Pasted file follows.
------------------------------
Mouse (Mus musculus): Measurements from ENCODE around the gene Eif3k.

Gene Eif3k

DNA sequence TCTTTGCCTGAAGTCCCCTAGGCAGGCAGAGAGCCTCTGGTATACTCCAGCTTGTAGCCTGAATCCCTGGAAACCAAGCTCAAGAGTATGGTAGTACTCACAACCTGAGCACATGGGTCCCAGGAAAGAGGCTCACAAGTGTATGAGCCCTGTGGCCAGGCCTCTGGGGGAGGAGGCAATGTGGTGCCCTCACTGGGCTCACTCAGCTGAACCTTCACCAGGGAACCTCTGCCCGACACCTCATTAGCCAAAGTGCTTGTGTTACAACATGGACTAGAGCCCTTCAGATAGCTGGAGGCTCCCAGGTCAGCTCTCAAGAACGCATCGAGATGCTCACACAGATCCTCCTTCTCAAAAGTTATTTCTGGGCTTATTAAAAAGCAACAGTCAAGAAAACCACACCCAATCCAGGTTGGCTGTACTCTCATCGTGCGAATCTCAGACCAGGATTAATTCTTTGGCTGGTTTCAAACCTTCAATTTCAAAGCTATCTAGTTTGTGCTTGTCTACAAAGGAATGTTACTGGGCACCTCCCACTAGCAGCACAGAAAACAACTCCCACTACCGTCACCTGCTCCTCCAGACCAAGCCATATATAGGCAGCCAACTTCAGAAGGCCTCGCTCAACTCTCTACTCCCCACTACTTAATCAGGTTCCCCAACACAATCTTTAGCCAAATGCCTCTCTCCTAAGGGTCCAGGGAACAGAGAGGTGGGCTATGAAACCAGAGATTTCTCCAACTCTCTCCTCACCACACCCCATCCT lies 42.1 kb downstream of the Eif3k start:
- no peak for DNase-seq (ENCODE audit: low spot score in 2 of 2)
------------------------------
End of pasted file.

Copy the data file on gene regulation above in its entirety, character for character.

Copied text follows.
Mouse (Mus musculus): Measurements from ENCODE around the gene Eif3k.

Gene Eif3k

DNA sequence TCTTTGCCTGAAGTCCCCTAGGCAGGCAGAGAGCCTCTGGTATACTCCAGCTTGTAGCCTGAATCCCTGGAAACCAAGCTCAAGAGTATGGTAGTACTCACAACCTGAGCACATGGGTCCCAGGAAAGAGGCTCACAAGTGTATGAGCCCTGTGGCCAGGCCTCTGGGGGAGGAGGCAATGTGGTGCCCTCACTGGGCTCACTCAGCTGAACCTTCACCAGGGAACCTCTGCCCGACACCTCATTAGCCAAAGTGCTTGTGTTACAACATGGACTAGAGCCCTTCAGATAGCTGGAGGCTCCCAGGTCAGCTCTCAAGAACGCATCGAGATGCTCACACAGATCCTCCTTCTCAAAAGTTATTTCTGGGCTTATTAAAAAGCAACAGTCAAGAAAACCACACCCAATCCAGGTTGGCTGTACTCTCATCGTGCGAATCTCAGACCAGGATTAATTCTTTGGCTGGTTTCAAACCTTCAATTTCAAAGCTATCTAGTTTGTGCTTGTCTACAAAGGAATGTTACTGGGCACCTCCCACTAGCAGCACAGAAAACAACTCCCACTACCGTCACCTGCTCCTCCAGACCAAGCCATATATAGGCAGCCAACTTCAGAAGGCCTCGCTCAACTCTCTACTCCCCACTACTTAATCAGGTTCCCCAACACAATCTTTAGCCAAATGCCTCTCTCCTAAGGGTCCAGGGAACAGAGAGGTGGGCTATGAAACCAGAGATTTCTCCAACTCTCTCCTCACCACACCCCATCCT lies 42.1 kb downstream of the Eif3k start:
- no peak for DNase-seq (ENCODE audit: low spot score in 2 of 2)